Keeping a brand fresh and exciting is not an easy task. ASUW has recently tackled that challenge and has undergone a rebrand. This change was initiated by the ASUW Office of Communications at the beginning of April. Through interviewing a student focus group, the Association was able to pinpoint areas of improvement in the ASUW’s current brand. What they found was that the Association’s brand lacked cohesion and did not accurately represent its mission. With the help of ASUW’s Visual Designers, the new brand guidelines better represent the Association and have more appeal to students. Brittany Pham, ASUW’s Communications Director, suggested that, the “rebrand was focused on reinventing the perception of ASUW through the logo and brand and to engage with students by showing them the opportunities offered through ASUW.” Check out ASUW’s website to see the outcome of this creative endeavor!

Lincoln Johnson

Lincoln Johnson

A very belated happy new year, y’all, and welcome to the latest edition of the HUB Alumni newsletter. We have reached the time of the quarter where you can see the anxiety and looks of worry on the faces of students. Whether related to finals, research papers, the challenges of everyday life, a break-up, or the grey skies, our hearts certainly go out to our student leaders. We just wish we could fix everything for them, but the world of student development is all about challenge and support so we do our best to be present and provide resources that help our students navigate through the ebb and flow of these experiences. What impresses me is how much grit, ambition, resilience, and diligence our student leaders bring to their school work (most importantly, of course) and their roles with ASUW and GPSS.

As for the student union, the HUB continues to grow at the seams. Once you enter the doors, you will soon hear the verve and flow of conversations, piano playing, friends comparing notes on their latest Netflix favorites, and study groups working together to solve the woes of our world. It’s exactly what was envisioned when ASUW and GPSS advocated for and helped accomplish the renovation. The HUB continues to serve as the community center for campus and we are humbled by this.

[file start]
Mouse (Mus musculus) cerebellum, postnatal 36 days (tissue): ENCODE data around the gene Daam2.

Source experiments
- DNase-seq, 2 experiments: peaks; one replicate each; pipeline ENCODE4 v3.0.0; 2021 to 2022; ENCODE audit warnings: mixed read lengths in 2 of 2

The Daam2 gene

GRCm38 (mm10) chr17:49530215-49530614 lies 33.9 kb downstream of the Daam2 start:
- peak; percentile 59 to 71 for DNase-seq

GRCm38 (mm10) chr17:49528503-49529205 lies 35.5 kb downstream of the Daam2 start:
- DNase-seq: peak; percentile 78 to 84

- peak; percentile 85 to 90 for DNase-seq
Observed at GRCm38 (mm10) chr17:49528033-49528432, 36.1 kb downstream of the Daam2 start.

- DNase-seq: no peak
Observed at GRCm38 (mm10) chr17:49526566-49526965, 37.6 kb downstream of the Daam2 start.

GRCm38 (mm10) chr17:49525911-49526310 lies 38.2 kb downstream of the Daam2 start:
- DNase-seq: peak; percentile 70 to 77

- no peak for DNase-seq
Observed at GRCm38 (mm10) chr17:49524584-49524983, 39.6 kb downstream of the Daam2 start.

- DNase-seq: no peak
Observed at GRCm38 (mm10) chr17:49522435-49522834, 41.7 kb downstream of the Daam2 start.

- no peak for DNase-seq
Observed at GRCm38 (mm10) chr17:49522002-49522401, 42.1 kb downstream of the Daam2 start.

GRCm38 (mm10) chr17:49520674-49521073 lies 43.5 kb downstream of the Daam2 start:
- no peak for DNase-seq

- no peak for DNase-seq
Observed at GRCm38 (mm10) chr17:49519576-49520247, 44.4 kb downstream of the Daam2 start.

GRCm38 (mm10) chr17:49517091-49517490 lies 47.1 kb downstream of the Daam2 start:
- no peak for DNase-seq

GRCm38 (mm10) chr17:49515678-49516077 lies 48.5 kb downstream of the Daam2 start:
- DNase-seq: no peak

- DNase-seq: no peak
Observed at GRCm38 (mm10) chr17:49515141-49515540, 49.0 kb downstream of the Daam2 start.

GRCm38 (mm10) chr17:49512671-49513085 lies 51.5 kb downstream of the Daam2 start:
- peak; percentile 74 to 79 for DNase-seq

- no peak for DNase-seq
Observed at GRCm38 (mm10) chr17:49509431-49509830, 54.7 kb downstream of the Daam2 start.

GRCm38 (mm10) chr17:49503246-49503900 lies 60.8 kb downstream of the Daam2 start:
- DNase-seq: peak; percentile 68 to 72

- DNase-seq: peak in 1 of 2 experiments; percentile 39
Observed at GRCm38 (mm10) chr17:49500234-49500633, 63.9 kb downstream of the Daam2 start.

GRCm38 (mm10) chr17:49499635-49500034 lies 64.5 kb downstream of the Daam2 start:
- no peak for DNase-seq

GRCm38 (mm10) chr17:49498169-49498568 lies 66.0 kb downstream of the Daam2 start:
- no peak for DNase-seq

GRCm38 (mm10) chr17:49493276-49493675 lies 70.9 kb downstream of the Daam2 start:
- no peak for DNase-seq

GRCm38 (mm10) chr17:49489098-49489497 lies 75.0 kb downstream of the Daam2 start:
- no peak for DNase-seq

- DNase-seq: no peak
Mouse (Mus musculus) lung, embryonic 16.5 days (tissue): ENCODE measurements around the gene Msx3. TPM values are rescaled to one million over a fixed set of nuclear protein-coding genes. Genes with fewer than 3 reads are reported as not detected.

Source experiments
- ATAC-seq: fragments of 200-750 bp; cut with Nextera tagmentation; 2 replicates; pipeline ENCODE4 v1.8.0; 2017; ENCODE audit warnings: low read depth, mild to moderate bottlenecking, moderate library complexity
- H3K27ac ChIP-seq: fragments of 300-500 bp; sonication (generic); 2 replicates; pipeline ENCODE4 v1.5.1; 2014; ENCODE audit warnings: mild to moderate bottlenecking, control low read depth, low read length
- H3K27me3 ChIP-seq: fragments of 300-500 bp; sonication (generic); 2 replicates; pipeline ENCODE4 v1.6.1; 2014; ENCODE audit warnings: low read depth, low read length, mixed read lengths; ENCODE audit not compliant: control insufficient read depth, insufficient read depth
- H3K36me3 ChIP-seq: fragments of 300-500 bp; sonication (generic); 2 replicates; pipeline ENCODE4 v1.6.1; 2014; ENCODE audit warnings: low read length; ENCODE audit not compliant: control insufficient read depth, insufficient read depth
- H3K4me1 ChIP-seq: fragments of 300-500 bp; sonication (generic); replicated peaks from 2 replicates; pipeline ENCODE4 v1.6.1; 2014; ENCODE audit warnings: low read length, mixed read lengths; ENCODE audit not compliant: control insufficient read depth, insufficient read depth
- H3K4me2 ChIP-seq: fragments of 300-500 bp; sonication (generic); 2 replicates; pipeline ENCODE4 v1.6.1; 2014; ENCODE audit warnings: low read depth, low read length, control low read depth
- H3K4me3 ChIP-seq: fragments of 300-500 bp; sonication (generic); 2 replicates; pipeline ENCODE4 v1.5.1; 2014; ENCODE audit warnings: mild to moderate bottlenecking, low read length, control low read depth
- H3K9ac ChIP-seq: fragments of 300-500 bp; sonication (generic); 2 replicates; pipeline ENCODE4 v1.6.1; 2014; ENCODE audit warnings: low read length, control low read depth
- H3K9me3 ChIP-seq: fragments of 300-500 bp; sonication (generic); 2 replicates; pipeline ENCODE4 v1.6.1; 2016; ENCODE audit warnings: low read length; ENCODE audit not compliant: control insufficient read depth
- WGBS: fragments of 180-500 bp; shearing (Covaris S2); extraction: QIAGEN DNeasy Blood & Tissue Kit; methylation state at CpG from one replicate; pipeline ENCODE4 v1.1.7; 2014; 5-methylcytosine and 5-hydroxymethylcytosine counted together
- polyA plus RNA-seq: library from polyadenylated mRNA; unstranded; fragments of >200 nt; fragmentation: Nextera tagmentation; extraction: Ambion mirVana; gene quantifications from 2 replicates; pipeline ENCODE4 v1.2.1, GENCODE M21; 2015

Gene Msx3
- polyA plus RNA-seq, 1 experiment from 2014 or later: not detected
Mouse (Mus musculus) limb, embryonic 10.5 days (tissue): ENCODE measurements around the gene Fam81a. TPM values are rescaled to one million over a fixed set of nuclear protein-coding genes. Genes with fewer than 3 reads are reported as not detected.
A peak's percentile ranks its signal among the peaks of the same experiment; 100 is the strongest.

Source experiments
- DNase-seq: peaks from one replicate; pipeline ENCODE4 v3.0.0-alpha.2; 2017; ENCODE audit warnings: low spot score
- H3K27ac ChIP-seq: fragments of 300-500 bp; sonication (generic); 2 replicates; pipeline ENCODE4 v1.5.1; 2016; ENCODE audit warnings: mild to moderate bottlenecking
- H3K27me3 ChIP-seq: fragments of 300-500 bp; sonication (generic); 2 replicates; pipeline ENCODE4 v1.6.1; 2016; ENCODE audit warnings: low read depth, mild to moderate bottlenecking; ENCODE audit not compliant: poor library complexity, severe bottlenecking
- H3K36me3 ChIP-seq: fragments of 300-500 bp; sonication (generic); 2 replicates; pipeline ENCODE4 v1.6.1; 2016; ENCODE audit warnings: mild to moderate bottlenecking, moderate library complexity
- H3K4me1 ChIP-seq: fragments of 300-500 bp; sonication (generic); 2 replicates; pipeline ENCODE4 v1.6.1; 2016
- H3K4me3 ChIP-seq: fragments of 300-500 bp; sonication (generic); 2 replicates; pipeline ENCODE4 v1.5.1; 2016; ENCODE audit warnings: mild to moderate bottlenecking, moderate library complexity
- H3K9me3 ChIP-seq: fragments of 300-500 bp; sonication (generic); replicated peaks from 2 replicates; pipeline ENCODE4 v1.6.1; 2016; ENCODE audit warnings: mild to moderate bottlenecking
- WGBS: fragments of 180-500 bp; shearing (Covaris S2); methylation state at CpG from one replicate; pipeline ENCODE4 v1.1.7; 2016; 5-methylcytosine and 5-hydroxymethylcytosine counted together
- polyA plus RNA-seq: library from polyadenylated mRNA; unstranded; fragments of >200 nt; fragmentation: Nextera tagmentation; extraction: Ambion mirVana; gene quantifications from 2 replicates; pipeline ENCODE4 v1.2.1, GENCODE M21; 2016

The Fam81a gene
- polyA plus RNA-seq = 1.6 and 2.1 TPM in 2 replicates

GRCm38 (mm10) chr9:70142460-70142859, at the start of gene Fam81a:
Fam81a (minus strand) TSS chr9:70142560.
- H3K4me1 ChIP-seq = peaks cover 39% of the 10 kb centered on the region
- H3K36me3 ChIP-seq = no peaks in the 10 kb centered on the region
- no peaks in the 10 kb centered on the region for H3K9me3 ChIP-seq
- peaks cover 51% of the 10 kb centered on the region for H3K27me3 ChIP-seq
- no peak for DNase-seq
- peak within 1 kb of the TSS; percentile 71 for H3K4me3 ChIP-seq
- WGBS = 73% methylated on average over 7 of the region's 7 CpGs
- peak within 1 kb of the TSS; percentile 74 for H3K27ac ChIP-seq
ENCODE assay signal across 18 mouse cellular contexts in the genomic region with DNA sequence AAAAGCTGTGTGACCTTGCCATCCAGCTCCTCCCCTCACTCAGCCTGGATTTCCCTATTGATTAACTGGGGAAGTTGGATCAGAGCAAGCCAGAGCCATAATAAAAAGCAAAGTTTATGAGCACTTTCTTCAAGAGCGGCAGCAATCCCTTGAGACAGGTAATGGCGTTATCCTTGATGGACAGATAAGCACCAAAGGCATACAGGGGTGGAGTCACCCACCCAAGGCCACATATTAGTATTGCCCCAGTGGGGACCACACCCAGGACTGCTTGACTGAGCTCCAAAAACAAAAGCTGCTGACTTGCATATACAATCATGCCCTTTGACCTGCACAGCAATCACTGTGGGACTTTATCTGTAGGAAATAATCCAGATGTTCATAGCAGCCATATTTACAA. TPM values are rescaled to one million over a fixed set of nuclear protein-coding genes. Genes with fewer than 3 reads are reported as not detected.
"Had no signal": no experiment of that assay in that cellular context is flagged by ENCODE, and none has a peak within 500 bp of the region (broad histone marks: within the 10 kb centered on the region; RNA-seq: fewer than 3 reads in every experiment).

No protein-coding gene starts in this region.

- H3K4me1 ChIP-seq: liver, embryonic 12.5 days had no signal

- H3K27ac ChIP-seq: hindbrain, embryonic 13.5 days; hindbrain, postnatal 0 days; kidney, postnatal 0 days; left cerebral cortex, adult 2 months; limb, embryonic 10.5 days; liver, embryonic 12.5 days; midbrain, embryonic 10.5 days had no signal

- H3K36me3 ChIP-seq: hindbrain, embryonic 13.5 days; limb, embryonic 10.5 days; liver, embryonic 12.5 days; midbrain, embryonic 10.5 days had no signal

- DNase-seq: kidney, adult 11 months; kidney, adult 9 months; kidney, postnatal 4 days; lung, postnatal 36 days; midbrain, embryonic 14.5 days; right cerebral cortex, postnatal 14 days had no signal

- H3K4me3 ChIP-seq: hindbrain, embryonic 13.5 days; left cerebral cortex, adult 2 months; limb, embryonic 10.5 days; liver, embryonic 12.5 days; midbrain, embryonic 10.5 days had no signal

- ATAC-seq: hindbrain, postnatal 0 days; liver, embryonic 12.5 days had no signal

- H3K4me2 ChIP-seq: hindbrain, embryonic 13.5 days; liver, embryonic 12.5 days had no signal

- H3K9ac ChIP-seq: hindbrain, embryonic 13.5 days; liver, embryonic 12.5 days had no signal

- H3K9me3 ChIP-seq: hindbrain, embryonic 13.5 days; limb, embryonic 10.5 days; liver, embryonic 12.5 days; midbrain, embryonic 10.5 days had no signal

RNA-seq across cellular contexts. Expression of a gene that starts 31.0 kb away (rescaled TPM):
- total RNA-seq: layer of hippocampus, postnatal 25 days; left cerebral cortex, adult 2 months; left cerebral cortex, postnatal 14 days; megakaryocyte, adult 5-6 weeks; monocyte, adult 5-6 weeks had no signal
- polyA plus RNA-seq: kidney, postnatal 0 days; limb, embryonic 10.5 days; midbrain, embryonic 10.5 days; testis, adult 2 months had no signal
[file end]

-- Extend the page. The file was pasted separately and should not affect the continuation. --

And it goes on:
The HUB Alumni network continues to grow each year and we so appreciate your participation, support, and interest in this amazing yet critical work with ASUW and GPSS leaders. Let us hear from you. I welcome your emails and updates. It also helps me connect students with the individuals who came before them and blazed the trail of student advocacy and service to the campus community.

Lastly, this newsletter was organized and written by this year’s HUB Alumni Intern, Marissa Greitzer, a senior studying Education and Sociology. We hope you enjoy it.

L. Lincoln Johnson

Danica You-Hamilton

Danica You-Hamilton

1. What was your most memorable UW class?
I took an independent study comparative literature class with Willis Konick when I was at the UW. I had taken a number of his films courses by that time, and like every other student who took those classes, immediately fell in love with his active and engaging teaching style. It was an honor to work with him one-on-one while studying works by Fyodor Dostoyevsky. Professor Konick helped improve my ability to think critically and creatively, and also helped me realize how much I loved literature. Perhaps even more importantly, he was always kind, supportive, and rooted for me to succeed at the UW, academically and beyond. In retrospect, some of the most significant lessons I learned during college happened in courses like his – classes that I initially took only for “fun” because I had a personal interest in the subject matter. I was devastated to learn that Professor Konick passed away a couple of years ago.

2. Who is your hero? Why?
My heroes are all of those who have stepped up to fight for immigrants, people of color, women, and all of those whose fundamental rights have been threatened.

3. What would be your go-to karaoke song?
I am a pretty terrible singer, yet I do not fear a karaoke mic. I don’t have a specific go-to song, but my go-to genre would be any late 90s/early 2000s pop or rock: Pearl Jam, Green Day, TLC, En Vogue, Britney Spears, Backstreet Boys, etc., etc. I should have some shame about my continued love for this type of music, but I do not.